Motivation Secrets from Top Marathoners

By , By Abigail Cuffey, of Woman's Day
For some, fall signifies cooler temperatures and pumpkin picking. For others, it means marathon season. The world’s largest marathon, the ING New York City Marathon (boasting a record-high number of runners this year with 47,000 participants) took place on Nov. 6. Wondering what kind of motivation and dedication it takes to train for and run 26.2 miles? We chatted with a variety of marathon runners—from one of the most well-known figures and an American record holder to a former competitive figure skater turned six-time marathoner—to get their expert advice. Surprisingly, all of their insider information can apply to just about anyone looking for extra workout inspiration. Whether you’re currently training for a big race or simply want to start running around your neighborhood, here are 10 tips for taking your fitness motivation to the next level.

Find a mantra.
A running or exercise mantra is a phrase that you repeat or remind yourself of when your motivation is waning. Not only will it keep you moving, but it's a positive way to fill your head with thoughts other than how tired, sore or bored you are. “Define Yourself” is the mantra of choice for Deena Kastor, American marathon record holder (2 hours and 19 minutes at the London Marathon), Olympic bronze medalist and a brand spokesperson for MARATHON bar. “This phrase was given to me by my coach in 2005, when he told me to define myself before I started a big race,” says Kastor, who feels it can apply to other moments in daily life as well.

…and use it!
Whether you feel like you can't run another minute or you can't do another rep, sometimes a mantra is the only thing that helps you put mind over matter when the going gets really tough. “My mantra is ‘Relax, breathe and put one foot in front of the other’,” says Jim Lynch, an 86-time marathoner (best finish time: 3 hours and 28 minutes at the Chicago Marathon) and author of the forthcoming book, One Foot in Front of the Other. “I saw it on the side of a road when I was struggling through a marathon and kept repeating it to myself until I started to feel better. Now I use it in every marathon and long training run.”

Ditch the notion of perfection.
Beating yourself up over one missed workout or training run is not worth it. “If you can follow 80 percent of your plan, you’re probably ahead of most people,” says John Honerkamp, a two-time marathoner (best finish time: 2 hours and 44 minutes at the NYC Marathon), New York Road Runner’s Head of Training and running coach of The Official ING New York City Marathon Training Program. There are going to be some days that don’t go according to plan, and when that happens you have to let yourself off the hook. Just get back on track the next day.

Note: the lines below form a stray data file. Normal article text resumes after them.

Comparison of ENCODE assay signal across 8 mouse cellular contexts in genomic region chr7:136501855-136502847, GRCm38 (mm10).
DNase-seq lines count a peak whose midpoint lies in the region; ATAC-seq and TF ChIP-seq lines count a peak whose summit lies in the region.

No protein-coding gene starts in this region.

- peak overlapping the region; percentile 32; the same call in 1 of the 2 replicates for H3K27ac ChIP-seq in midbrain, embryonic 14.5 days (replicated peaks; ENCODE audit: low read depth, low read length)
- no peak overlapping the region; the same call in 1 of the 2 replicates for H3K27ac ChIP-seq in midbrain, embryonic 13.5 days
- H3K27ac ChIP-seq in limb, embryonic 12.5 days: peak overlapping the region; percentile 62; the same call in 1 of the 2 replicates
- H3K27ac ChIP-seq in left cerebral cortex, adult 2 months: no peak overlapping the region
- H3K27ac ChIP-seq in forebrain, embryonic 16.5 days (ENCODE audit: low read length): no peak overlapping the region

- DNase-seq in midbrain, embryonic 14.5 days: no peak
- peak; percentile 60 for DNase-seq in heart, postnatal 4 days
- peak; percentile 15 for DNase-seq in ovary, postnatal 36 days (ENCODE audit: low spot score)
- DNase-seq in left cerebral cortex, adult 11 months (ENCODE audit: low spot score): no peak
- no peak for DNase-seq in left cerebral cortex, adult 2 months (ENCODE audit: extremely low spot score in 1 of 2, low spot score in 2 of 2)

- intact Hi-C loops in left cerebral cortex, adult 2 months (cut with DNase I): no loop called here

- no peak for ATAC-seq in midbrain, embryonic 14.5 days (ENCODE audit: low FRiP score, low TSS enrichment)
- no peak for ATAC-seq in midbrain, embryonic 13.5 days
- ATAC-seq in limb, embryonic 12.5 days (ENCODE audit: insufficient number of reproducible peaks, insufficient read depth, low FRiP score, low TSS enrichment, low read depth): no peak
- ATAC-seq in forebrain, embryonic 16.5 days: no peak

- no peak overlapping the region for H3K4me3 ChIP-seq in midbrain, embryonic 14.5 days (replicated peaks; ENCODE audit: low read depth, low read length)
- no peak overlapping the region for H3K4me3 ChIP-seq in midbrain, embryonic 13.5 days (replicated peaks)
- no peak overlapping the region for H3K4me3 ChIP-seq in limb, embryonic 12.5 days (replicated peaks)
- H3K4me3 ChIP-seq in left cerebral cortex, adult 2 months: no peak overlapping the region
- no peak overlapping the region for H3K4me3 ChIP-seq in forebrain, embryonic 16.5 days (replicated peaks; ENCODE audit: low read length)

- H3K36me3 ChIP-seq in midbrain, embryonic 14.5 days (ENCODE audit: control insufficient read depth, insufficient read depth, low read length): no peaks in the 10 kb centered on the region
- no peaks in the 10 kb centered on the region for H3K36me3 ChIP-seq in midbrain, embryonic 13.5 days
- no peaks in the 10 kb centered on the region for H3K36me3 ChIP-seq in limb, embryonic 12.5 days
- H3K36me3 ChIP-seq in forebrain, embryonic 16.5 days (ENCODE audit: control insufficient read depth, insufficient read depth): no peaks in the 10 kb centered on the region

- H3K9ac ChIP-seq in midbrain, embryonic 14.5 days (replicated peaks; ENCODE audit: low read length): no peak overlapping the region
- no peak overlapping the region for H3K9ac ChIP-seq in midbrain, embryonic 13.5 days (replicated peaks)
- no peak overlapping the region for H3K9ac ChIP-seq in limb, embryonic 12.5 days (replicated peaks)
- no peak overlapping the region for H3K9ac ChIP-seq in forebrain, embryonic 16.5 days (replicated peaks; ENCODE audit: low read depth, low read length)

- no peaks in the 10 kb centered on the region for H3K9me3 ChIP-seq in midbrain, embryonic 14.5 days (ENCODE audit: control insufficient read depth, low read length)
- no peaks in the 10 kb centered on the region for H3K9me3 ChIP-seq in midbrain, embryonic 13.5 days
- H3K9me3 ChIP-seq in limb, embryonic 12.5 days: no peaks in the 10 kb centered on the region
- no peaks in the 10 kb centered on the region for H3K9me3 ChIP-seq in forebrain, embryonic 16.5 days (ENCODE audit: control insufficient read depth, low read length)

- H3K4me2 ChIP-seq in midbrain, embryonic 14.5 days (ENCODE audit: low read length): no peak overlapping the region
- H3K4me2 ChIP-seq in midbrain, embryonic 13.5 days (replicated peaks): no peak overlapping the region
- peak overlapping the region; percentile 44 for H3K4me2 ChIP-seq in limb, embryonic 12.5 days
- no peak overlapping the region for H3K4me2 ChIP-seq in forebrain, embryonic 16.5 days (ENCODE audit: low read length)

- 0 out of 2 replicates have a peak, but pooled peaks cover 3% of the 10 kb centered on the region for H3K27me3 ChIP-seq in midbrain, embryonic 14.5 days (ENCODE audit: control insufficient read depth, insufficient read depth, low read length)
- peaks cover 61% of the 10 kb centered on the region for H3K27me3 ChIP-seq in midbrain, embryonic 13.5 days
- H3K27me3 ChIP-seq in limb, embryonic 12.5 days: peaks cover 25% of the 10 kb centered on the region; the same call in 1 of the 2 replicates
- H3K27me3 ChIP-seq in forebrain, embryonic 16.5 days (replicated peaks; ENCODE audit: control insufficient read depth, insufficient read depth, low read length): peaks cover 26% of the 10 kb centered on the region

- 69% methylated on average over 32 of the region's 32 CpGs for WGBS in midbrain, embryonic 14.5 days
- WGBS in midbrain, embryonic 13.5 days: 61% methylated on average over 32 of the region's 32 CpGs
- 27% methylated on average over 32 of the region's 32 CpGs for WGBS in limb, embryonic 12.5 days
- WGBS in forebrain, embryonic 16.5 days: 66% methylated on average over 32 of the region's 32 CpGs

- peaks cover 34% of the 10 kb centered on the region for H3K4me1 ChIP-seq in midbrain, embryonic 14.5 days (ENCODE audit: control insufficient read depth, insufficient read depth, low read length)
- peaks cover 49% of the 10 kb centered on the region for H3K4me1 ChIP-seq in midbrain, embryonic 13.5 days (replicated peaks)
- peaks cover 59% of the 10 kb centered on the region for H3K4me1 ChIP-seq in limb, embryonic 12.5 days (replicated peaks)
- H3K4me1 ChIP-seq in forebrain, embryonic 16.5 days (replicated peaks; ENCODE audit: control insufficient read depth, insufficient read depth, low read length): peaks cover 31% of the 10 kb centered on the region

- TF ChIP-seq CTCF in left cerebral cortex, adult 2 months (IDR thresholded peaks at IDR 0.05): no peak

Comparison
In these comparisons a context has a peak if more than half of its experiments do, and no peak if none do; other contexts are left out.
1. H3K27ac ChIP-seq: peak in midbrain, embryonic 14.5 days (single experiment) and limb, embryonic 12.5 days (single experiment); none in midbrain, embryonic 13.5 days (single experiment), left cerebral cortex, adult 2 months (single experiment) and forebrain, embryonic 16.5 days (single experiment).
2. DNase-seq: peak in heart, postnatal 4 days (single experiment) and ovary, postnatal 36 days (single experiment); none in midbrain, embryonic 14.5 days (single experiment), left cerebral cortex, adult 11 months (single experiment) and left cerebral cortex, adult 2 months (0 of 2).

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Do you already use some of these tips? Do any of these tips sound like they might work for you? If so, which ones?

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This is great! One foot in front of the other... Report
'slow and steady wins the race' is what I would always tell myself when I started running. For me it wasn't about the speed it was about going, just going and not stopping. So it didn't matter if I was inching along at a snails pace, as long as I just didn't stop. And that mantra always kept me from being discouraged about not being the fastest Report
Love it the "stay in the moment" tip is great! Thank you for sharing. Report
I did a 5K last year and was passed by a man wearing a leg brace. Talk about discouraging! I kept repeating to myself, "Last place is just the slowest winner." over and over, and it got me through the race, the last one to cross the finish line, but still amidst the cheers. Turned out I was the only female in my age group, so I STILL brought home a medal! Report
Definitely helpfull tools to apply not only during training but in all my affairs. I try to stay in the moment, it takes alot of stress away and the "Just do it" phrase gets me going when I don't feel like it. Thanks for the great blog. Report
the 'stay in the moment' tip is interesting, because a LOT of the time while marathon training, the only thing that gets me through 8x800 on the track at 5 am or a 20 miler in mid August is the thought of completing the marathon successfully. If I focused on the moment, I would give up right then and there. Report
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